Attorney General Eric Holder says he has one regret: his department's court order for Fox News reporter James Rosen's emails labeling him a criminal "co-conspirator." 

The outgoing attorney general, who recently announced his retirement, addressed the controversial episode during the "Washington Ideas Forum" on Wednesday. Asked what decision he wishes he could do over, Holder said: "I think about the subpoena to the Fox reporter, Rosen." 

Holder was referring to a 2010 search warrant application seeking Rosen's emails. The Justice Department at the time was investigating who leaked information contained in a series of reports by Rosen in 2009 about North Korea's nuclear weapons program. 

In the course of seeking Rosen's emails, an FBI agent submitted an affidavit claiming there was evidence that Rosen broke the law, "at the very least, either as an aider, abettor and/or co-conspirator." The affidavit went so far as to invoke the Espionage Act -- pertaining to the unauthorized gathering and transmitting of defense information. 

On Wednesday, Holder said that application could have been done "differently" and "better." 

"I think that I could have been a little more careful looking at the language that was contained in the filing that we made with the court -- that he was labeled as a co-conspirator," Holder said, while claiming they did that "as a result of the statute." 

Rosen, who serves as chief Washington correspondent for Fox News, said in response that the attorney general's comments "scarcely address" his role in the case.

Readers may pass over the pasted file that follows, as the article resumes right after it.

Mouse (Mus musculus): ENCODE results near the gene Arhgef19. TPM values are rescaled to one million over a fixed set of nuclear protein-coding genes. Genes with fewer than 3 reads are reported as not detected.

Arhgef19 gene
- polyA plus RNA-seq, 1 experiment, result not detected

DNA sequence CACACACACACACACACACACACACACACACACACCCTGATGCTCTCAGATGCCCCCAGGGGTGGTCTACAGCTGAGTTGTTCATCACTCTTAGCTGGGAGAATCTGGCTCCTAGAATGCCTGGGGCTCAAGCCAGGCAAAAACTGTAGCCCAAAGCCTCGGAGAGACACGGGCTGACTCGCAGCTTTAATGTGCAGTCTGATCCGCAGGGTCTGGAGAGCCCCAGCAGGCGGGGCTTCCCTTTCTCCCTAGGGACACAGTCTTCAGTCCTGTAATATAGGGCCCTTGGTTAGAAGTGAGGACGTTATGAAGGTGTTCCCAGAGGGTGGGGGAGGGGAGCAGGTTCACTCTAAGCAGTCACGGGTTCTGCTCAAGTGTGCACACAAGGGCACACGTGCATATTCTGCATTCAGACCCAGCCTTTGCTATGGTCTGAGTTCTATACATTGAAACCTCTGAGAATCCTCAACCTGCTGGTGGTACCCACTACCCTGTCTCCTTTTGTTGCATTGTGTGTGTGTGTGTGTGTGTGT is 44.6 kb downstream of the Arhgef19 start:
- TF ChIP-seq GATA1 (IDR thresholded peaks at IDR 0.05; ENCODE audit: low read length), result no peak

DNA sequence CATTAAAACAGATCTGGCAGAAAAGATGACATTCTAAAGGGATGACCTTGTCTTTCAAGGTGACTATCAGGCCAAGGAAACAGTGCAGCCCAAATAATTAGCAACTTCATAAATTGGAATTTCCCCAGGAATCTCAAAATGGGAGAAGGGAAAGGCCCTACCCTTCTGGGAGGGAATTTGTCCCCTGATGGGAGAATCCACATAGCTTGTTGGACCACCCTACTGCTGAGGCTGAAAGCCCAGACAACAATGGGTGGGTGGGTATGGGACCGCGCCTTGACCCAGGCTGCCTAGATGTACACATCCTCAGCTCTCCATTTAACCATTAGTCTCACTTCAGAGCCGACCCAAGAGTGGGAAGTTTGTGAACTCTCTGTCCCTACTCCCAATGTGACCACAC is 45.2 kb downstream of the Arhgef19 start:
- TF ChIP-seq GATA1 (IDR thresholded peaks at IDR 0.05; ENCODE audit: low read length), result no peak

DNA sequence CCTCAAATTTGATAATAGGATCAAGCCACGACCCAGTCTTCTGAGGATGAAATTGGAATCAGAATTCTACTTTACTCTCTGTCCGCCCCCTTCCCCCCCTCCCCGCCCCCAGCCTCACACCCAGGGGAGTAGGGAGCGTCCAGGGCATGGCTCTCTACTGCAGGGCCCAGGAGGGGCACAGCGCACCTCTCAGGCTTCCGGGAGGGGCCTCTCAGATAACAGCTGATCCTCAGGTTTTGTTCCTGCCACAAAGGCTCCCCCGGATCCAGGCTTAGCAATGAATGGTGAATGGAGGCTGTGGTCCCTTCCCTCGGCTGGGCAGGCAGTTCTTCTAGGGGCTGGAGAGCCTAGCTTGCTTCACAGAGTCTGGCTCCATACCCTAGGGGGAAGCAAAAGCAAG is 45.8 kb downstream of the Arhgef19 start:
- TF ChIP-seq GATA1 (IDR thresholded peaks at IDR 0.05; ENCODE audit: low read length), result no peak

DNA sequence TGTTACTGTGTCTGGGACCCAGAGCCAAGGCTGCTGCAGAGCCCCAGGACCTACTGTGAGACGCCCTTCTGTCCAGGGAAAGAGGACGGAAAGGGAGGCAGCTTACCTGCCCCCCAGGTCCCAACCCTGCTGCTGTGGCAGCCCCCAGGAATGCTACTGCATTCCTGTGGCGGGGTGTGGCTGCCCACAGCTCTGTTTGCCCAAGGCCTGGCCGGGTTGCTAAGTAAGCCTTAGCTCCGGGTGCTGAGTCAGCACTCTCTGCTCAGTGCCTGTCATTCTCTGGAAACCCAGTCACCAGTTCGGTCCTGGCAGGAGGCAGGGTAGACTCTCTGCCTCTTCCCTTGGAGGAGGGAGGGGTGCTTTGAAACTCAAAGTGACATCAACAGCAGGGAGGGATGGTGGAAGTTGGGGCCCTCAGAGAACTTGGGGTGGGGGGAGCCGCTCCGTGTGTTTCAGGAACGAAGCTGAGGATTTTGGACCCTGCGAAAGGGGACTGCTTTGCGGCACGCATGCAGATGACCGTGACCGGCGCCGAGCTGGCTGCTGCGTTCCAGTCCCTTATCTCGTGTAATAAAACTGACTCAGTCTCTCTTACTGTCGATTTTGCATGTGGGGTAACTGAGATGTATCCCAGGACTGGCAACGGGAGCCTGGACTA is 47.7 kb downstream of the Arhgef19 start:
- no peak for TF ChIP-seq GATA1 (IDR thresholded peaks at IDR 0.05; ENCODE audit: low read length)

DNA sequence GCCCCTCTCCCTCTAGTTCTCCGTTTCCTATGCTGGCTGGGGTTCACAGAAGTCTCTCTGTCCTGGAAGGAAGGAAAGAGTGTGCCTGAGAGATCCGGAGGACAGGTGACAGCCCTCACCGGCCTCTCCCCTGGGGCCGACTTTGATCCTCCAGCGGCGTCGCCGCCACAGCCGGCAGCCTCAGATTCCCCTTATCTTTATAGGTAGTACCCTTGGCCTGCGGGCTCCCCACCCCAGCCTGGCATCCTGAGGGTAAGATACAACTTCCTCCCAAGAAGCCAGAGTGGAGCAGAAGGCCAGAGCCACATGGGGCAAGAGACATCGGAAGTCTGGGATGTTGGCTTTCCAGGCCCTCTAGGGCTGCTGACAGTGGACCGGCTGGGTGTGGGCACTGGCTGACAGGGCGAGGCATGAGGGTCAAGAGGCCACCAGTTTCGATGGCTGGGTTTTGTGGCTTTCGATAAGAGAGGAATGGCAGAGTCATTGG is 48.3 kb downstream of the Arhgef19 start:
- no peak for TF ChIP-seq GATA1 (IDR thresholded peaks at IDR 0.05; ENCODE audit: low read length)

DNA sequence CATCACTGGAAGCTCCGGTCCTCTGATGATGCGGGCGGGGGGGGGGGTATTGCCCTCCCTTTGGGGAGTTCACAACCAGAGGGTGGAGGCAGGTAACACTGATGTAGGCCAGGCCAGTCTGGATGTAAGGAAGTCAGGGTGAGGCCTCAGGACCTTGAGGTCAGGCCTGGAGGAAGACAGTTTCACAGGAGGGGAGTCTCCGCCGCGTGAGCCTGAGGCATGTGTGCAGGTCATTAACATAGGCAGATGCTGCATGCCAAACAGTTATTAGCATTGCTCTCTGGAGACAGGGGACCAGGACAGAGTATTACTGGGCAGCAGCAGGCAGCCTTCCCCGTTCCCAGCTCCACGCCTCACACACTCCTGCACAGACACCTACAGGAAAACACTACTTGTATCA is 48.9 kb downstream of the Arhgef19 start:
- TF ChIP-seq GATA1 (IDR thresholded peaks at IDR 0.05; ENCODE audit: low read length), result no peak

"Throughout this ordeal for my family and me, I have tried to keep my head down and continue covering -- and breaking -- the news. I consider myself blessed to have an employer in Fox News, and a boss in Roger Ailes, who have stood by me and enabled me to remain focused on what matters most to me in professional terms: first-rate journalism," Rosen said in a statement. "At some later point, I may have more to say about this entire controversy, which -- as commentators from across the ideological spectrum have noted -- does indeed raise serious concerns about the state of press freedoms under the present administration. Suffice to say for now that the attorney general's latest comments about my case, like his previous remarks, scarcely address the relevant facts of his conduct." 

Though Rosen was never charged, the revelation about the affidavit -- and other details about the Justice Department's tracking of his communications and movement -- prompted outrage from media and free-press organizations. Days before the information about the affidavit was made public, Holder had testified he knew nothing of the "potential prosecution" of the press. House Republicans later issued a formal report accusing Holder of misleading Congress with "deceptive" testimony. 

Though the warrant application was from 2010, the incident only became public in May 2013 -- shortly after the Justice Department took heat for obtaining two months' worth of phone records for Associated Press employees. 

The cases led to a department review of how it interacts with the media. 

Holder, while stopping short of an apology, cited both those incidents on Wednesday in explaining why the department adjusted its policies. 

President Obama, in May 2013, also had said he was "troubled" over the impact his administration's leak probes could have on the press. The DOJ review culminated with new guidelines in July 2013 saying members of the media would "not be subject to prosecution based solely on newsgathering activities." They said the agency would exercise the right to use unspecified "tools" to gather evidence from media figures "only as a last resort." 

The updated review also called for Congress to consider implementing a media shield law-legislation to protect a reporter's right to refuse to testify. Congress has yet to enact the any legislation on the matter, though several states have similar laws on the books.